3) Theories of witchcraft.

Various theories have been put forward to account for the existence of witch beliefs. Among those advanced to account for their occurrence in early modern Europe is that of Margaret Murray, a British Egyptologist, who considered the witches of western Europe to be the lingering adherents of a once general pagan religion displaced by Christianity. Most contemporary scholars in witchcraft reject this theory as unfounded historically. A more recent theory relating to the so-called European witch mania lasting from the mid-15th to the mid-18th century is that of the British historian Hugh R. Trevor-Roper. He views witchcraft as an outgrowth of the systematic "demonology" that the medieval church constructed out of the scattered folklore of peasant superstitions and that acquired a momentum of its own in the centuries of political and religious strife that transformed Europe from the so-called Dark Ages to the modern period.

Theories of more general applicability include the diffusionist, psychological, and sociological theories of various anthropologists and historians. Diffusionist theories are concerned with accounting for the distribution, either at present or in historical times, of beliefs and practices relating to witchcraft; e.g., viewing Pueblo witch beliefs as an amalgam of Spanish and Indian influences. Psychological theories stem ultimately from Freud's doctrine of the displacement of affect (that emotions repressed in one situation find an outlet in another), as exemplified in the theory of Malinowski, who regarded magic (including sorcery) as institutionalized "substitute activity" resorted to when urges for survival or for revenge are blocked by the inadequacies of technology or (following Clyde K.M. Kluckhohn's development of the theory) are limited by the closeness of social relationships that can be ended only with great difficulty.

Sociological theories of witchcraft stem from Evans-Pritchard's work among the Azande and illuminate two fields, the sociology of knowledge (the social conditions of knowledge and explanation) and the study of the micropolitical processes, already noted above. Although Evans-Pritchard's book was a study in the sociology of knowledge in a particular society, it contained several acute insights into the links between social structure and belief that led other investigators to consider applying them in their studies of other societies. As a result there has emerged a body of theory that takes the relative frequency of accusations or supposed instances of witchcraft or sorcery to be social strain gauges that reveal which roles and relationships in a social system are especially subject to tensions--tensions for which articulation and periodic discharge must be provided if the structure is to survive.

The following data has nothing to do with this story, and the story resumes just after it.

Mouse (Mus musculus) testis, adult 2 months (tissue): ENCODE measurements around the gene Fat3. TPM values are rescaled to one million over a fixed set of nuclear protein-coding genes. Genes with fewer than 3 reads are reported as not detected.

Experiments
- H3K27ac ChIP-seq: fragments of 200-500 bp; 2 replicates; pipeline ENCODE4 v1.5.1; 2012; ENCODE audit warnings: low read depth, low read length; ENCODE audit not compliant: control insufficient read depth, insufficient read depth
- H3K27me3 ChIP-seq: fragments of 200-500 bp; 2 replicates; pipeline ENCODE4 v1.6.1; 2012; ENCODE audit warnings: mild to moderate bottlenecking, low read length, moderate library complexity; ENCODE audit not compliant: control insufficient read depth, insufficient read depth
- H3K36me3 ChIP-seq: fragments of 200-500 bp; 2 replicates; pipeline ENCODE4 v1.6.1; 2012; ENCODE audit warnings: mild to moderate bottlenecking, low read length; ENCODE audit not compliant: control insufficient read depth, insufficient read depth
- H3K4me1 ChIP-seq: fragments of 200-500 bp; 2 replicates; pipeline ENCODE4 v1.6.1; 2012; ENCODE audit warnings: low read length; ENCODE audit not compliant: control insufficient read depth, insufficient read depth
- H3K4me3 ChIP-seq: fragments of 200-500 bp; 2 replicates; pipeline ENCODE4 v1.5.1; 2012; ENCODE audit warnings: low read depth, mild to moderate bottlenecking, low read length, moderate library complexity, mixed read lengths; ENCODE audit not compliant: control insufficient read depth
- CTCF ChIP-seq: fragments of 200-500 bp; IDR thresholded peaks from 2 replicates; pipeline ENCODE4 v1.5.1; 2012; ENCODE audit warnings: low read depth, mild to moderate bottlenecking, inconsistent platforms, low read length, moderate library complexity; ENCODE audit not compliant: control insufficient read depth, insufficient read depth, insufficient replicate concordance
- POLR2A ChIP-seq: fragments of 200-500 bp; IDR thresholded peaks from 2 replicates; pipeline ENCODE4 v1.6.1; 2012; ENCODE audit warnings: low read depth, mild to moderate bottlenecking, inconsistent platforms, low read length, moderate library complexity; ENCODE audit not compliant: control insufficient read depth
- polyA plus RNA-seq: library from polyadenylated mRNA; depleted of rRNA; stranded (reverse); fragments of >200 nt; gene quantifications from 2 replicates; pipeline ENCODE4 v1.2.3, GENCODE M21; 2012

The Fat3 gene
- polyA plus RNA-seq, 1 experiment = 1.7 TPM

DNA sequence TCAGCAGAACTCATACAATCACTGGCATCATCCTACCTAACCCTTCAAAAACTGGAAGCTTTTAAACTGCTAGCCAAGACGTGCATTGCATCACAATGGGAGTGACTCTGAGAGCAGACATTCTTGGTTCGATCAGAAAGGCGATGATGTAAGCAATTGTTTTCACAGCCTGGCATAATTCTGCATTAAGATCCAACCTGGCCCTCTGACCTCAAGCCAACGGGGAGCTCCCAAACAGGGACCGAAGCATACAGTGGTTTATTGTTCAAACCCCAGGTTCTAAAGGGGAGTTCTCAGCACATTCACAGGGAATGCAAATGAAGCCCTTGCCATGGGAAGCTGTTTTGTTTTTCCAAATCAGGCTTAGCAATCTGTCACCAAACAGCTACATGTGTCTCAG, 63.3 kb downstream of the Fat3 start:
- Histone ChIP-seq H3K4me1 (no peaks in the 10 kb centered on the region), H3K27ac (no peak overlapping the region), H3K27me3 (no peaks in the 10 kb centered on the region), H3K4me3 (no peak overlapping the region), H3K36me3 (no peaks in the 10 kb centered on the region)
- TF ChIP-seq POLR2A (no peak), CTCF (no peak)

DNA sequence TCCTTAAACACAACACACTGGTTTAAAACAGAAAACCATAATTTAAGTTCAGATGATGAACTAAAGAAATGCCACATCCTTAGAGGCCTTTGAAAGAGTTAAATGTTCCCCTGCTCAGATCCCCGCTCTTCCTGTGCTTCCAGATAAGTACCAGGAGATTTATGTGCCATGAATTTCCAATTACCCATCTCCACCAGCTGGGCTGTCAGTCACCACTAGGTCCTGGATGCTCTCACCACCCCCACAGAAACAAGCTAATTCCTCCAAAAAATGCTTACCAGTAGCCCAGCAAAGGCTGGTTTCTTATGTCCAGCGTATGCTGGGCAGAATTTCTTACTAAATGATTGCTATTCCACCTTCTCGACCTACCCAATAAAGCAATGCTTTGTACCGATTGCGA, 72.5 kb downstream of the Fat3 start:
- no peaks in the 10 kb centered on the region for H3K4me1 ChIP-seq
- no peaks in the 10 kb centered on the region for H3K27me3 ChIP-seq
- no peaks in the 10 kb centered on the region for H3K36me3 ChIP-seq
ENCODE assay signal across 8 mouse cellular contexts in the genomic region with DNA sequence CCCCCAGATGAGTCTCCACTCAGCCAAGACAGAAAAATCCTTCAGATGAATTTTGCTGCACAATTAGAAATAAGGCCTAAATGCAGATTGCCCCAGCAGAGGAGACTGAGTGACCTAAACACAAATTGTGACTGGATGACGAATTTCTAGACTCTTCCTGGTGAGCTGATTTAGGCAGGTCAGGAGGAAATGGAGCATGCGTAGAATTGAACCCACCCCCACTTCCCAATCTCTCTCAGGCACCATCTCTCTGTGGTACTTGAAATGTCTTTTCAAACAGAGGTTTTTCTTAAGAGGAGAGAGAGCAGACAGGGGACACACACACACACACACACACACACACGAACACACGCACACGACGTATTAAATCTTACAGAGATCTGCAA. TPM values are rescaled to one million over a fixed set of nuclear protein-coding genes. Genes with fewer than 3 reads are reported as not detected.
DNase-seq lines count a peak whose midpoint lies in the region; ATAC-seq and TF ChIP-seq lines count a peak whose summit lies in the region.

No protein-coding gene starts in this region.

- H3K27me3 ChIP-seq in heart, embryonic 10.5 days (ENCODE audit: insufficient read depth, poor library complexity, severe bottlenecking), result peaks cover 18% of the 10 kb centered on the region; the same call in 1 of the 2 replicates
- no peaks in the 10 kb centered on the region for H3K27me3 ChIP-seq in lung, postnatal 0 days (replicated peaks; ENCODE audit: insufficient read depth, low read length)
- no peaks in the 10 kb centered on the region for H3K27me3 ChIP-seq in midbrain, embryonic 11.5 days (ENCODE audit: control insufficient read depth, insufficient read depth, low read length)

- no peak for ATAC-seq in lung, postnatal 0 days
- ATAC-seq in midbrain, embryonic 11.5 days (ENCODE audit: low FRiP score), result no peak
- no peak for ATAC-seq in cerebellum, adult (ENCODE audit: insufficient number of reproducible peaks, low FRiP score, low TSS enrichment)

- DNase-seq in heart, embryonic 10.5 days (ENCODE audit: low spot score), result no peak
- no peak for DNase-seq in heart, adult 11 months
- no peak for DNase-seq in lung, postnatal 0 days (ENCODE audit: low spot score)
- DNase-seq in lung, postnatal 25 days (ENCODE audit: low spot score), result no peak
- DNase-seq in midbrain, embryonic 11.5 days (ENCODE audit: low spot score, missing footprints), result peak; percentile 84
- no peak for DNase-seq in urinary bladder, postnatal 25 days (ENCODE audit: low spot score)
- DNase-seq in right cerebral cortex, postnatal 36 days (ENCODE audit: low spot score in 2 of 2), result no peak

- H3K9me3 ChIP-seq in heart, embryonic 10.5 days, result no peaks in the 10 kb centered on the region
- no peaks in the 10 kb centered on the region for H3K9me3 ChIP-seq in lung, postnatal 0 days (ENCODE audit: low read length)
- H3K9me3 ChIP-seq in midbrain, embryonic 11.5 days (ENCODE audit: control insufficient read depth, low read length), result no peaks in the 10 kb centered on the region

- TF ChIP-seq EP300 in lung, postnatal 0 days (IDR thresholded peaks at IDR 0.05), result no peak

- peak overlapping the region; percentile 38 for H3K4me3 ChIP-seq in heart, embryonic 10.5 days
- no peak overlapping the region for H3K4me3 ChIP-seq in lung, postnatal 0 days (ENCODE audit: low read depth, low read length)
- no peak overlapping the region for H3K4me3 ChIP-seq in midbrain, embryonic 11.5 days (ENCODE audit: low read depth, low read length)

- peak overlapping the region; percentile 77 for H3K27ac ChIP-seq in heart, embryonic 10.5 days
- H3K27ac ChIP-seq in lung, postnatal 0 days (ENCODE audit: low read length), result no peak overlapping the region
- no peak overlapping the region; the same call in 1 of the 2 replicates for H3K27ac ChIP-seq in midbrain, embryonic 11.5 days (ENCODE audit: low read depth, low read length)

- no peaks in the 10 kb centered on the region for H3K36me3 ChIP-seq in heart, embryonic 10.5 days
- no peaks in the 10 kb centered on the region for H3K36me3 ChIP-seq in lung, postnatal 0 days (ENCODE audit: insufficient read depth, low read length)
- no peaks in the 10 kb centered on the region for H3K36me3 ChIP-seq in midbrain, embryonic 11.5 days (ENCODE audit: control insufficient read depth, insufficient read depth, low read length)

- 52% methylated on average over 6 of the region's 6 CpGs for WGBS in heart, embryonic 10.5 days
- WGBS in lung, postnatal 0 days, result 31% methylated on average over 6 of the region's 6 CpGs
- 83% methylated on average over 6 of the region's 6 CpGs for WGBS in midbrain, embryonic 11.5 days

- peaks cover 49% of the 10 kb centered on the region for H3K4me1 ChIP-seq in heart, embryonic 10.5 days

1) Ancient Middle East and Europe.

Belief in magical practices was apparently widespread in the cultures of the ancient Middle East. Magical power to heal sickness and other acts of white witchcraft or sorcery are ascribed to gods, heroes, and men in the extant literature of ancient Mesopotamia, Egypt, and Canaan. There was also a fear of malevolent magic or sorcery, especially in Mesopotamia, and a search for counteraction. According to the biblical record, the ancient Hebrews, as well as their pagan neighbours, were conversant with these practices, fears, and avoidances. It is disputable whether any of the Hebrew terms rendered "witch" or "sorcerer" in various translations refer to witchcraft in the special modern sense. Very often they have to do with mediums and necromancers applying certain techniques of divination. The so-called witch of Endor used by King Saul, according to the story in the First Book of Samuel, is a good example of this; actually the King James Version calls her "a woman that hath a familiar spirit," and the Revised Standard Version, "a medium." On the other hand, a passage in the Book of Ezekiel referring to certain women who, through the use of "magic bands" and veils, control the souls of other persons seems clearly to refer to sorcery. Such women are castigated as vainly going against God and his power. Sorcerers and magicians in general are denounced frequently in the Old Testament as antisocial as well as anti-God, and their offenses are punishable by death. The vehemence and frequency of the denunciations indicate that some such practices were prevalent; the New Testament writers also denounced them as immoral and idolatrous. (see also Index: Mesopotamian religion, Bible)